Understanding Chocolate Variations

Understanding Chocolate Variations

Chocolate and Cocoa Glossary

In order to work with chocolate you need to understand the basic terms and variations of chocolate.

Artificial or Synthetic Chocolate: Artificial chocolate is a product that contained no cocoa bean derived ingredients. In extreme cases, artificial chocolates are also derived without milk or sugar ingredients.

Bitter Chocolate: Bitter chocolate is a chocolate liquor that has been cooled and molded into blocks. Bitter chocolate is also known as unsweetened, baking, or cooking chocolate.

Cacao (cocoa) Beans: Cacao beans are the fruit of the cacao tree and the source of origin for all true chocolates and cocoas.

Cacao Nibs: Cacao nibs are the “meat” of the cacao bean. After the beans are cleaned and roasted in a controlled environment the shells are removed leaving the nibs.

Chocolate:  Legally, chocolate is a term used to describe unsweetened chocolate and chocolate liquor. More common usage implies milk chocolate, semi-sweet chocolate, and sweet chocolate.

Chocolate Flavored:  This is a term used for food products flavored with cocoa or chocolate liquor but not enough to deem the product as chocolate as defined by the Standards of Identity.

Chocolate Flavored Syrup: Commonly referred to as chocolate syrup. This is a combination in varying proportions of chocolate liquor or cocoa, sugar, water, salt, and sometimes other flavorings such as vanilla.

Chocolate Liquor: Base material of all chocolate products. The nibs, which contain more than fifty percent cocoa butter, are ground by a heat process to liquefy the cocoa butter and form chocolate liquor. There is no alcohol content to chocolate liquor.

Cocoa Butter: Cocoa butter is a vegetable fat extracted from chocolate liquor in process known as “pressing” at high pressure. The distinctive melting properties of cocoa butter give chocolates their satisfying texture.

Cocoa Powder: The dry substance that remains after the cocoa butter is extracted from chocolate liquor.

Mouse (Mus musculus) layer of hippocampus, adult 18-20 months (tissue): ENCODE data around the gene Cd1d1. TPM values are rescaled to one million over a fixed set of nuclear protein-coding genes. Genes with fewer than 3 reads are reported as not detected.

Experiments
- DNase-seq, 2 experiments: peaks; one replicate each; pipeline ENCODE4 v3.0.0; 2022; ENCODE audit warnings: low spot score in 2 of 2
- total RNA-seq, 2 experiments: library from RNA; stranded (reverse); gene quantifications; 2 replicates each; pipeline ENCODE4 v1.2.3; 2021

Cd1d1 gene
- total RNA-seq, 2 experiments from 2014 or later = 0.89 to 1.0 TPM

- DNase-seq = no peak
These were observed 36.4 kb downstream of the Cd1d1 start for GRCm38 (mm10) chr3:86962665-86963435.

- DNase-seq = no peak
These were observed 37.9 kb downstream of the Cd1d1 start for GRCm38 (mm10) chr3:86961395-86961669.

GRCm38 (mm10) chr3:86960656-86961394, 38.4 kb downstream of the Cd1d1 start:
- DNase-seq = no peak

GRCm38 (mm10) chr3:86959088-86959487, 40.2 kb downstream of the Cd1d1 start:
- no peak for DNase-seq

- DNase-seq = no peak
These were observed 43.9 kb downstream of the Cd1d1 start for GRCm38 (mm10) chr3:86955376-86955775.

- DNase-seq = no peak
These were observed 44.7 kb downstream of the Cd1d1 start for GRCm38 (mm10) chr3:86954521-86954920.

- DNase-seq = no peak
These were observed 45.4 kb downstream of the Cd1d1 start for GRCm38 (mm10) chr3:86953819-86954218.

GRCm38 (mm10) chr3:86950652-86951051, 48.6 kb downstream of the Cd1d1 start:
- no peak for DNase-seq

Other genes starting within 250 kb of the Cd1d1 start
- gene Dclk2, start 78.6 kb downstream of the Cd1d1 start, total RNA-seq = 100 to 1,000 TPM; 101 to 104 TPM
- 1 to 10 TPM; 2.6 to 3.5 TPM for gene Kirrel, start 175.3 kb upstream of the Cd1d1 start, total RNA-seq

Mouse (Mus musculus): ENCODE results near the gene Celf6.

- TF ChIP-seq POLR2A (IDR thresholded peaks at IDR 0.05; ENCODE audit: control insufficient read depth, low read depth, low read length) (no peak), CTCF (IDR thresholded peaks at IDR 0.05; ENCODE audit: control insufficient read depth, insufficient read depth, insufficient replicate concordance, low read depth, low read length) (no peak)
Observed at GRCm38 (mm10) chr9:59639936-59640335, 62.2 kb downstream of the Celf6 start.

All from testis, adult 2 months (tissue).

Dutch Processed Cocoa Powder: Cocoa powder from nibs or chocolate liquor that has been treated with alkali to neutralize the natural acids. Dutch Process cocoa is darker and slightly different in flavor than that of so-called natural cocoa.

Compound Chocolate: This is an industrial term for chocolate-like products in which most or all of the cocoa butter has been removed and replaced by an alternate vegetable fat. These types of chocolate are more commonly known as “white chocolate” or confectioners’ coating; usually available in dark, white, or pastel colors.

Milk Chocolate: a combination of chocolate liquor, added cocoa butter, sugar, and, milk and cream. Milk chocolate must contain at least ten percent chocolate liquor. It may also contain optional ingredients.

Pre-melted Baking Chocolate-Type Product:  A mixture of unsweetened cocoa and vegetable oil in foil or plastic envelopes.

Semi-Sweet Chocolate: A combination of chocolate liquor, added cocoa butter, and sugar. It must contain at least thirty five percent chocolate liquor. Most commonly found in the form of baking chips.

Sweet (Dark) Chocolate: A combination of chocolate liquor, added cocoa butter, and sugar. It must contain at least fifteen percent chocolate liquor and has a higher proportion of sugar than semi-sweet chocolate.

Standards of Identity: A rigid set of identifications, as established by the Food and Drug Administration (FDA), which designates for each chocolate and cocoa product the percentage of key ingredients that must be present in order for them to bear the name of such product.